Released: 6 March 1970
David Bowie: vocals
Mick Wayne: guitar
Tony Visconti: bass guitar
Andy White: drums
Unknown: organ, strings
David Bowie: vocals
Earl Slick, Gerry Leonard, Mark Plati: guitar
Mike Garson: keyboards
Gail Ann Dorsey: bass guitar, vocals
Sterling Campbell: drums
Holly Palmer, Emm Gryner: vocals
David Bowie recorded ‘In The Heat Of The Morning’ in 1968, again in 2000 for the unreleased Toy album, and also on two occasions for BBC radio.
According to his then-manager Ken Pitt, Bowie apparently considered it a throwaway, written at a time when he was frustrated by his lack of chart success.
One evening David was sitting watching television when suddenly he took his eyes from the screen and said to me “I’m going to write some top ten rubbish”. Nothing on television could have prompted this remark so he must quietly have been pondering the problem of his unsold records, the movements on the screen becoming as flickering flames of a coal fire. “I don’t think you could ever knowingly write rubbish of any kind,” I said. He laughed and replied “Wanna bet? You’ve seen nothing yet.” And so he went away and wrote ‘Let Me Sleep Beside You’, which was neither rubbish nor top ten material, but another very good song. He then wrote two other songs which he also indexed under ‘rubbish’, namely ‘Karma Man’ and ‘In The Heat Of The Morning’.
The Pitt Report
The first studio version was recorded at Decca in London on 12 March 1968, with Tony Visconti producing. It was completed with overdubs and changes on 29 March, and 10 and 18 April, which were Bowie’s final sessions for the label.
Bowie and Visconti worked on ‘London Bye Ta-Ta’, intended as the b-side of ‘In The Heat Of The Morning’, during the same sessions.
Decca had already rejected ‘When I Live My Dream’ for single release, and also turned down ‘In The Heat Of The Morning’. This disappointment marked the end of his involvement with the label.
I was already planning promotion for the next single, which we expected to be ‘In The Heat Of The Morning’, and had arranged for David to perform the work on another Top Gear broadcast, when the news came through that the Decca selection panel had found that song and ‘London Bye Ta-Ta’ unsuitable for release. I immediately telephoned Hugh Mendl [Decca’s Artists Manager], whom I found to be sympathetic and now even more embarrassed by the action of his colleagues. He said “I cannot blame you if you wish to leave us.”
The Pitt Report
‘In The Heat Of The Morning’ remained unreleased until 6 March 1970, when Pitt selected the stereo mix for inclusion on the Decca compilation The World Of David Bowie. It was also released on the triple-CD version of the 2014 compilation Nothing Has Changed.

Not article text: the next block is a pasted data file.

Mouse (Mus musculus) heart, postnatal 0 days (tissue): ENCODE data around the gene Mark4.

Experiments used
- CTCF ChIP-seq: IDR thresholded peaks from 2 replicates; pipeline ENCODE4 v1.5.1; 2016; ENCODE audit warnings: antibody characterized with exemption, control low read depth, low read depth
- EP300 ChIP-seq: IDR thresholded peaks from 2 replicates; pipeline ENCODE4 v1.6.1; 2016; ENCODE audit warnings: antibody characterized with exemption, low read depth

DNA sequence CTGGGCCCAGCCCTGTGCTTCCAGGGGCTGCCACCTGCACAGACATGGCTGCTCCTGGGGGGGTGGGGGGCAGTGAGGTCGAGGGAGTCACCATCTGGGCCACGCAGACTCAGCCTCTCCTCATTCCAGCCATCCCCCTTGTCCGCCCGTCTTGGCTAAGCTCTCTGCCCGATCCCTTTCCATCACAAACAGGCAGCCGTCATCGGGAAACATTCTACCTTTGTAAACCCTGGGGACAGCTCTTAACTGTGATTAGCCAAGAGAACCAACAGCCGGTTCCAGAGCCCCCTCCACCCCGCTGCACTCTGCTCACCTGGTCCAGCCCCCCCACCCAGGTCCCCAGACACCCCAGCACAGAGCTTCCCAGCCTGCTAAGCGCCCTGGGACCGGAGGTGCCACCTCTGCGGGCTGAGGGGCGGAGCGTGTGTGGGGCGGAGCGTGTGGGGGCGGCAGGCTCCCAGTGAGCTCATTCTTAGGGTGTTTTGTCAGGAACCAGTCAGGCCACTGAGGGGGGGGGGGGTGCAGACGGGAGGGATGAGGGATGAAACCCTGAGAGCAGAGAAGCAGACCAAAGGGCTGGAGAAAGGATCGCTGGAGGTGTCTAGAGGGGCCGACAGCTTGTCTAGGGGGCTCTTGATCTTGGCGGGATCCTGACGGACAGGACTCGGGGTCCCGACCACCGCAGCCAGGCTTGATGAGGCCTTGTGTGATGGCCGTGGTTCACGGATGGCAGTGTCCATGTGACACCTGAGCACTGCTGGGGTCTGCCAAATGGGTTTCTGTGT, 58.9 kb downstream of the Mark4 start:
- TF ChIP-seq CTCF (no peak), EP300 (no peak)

A new, slower, version of the song was recorded in 2000 for the aborted Toy album, again produced by Tony Visconti.
A 1968 home demo of ‘In The Heat Of The Morning’ was released on the 2019 box set Spying Through A Keyhole, and later that year on Conversation Piece. The latter also included the Decca Mono Mix, a Decca Alternative Version, and the 1968 BBC recording.
David Bowie recorded ‘In The Heat Of The Morning’ on two occasions for the BBC Radio 1 show Top Gear, both produced by Bernie Andrews.
The first was recorded on 18 December 1967, and broadcast on Christmas Eve. Bowie, accompanied by the Arthur Greenslade Orchestra, performed five songs: ‘Love You Till Tuesday’, ‘In The Heat Of The Morning’, ‘Silly Boy Blue’, ‘When I Live My Dream’, and ‘Little Bombardier’.
The whole session was included on the Deluxe Edition reissue of the David Bowie (1967) album in 2010.
The second BBC recording was made on 13 May 1968, and broadcast on 26 May. This time Bowie was accompanied by the Tony Visconti Orchestra – fourteen musicians including bass guitarist Herbie Flowers, guitarist John McLaughlin, and drummer Barry Morgan.
Again five songs were recorded: ‘London Bye Ta-Ta’, ‘In The Heat Of The Morning’, ‘Karma Man’, ‘When I’m Five’, and ‘Silly Boy Blue’. All except for ‘When I’m Five’ were released on Bowie At The Beeb in September 2000.
For the b-side of [the Last Shadow Puppets’] ‘The Age Of The Understatement’ single we’ve done ‘In The Heat Of The Morning’, which is the first track on Bowie At The Beeb. It’s got a great melody – it’s one of them, where we both had the CD, and we were both like, “The first tune on that!” And we were both like, “Yeah, yeah!” It was very much part of the world we were in when we started writing stuff for The Age Of The Understatement, so when it came to recording B-sides, there were some tunes we definitely wanted to do: ‘The Girls And The Dogs’ by Scott Walker, ‘Wondrous Place’ by Billy Fury, and this.
Uncut, March 2008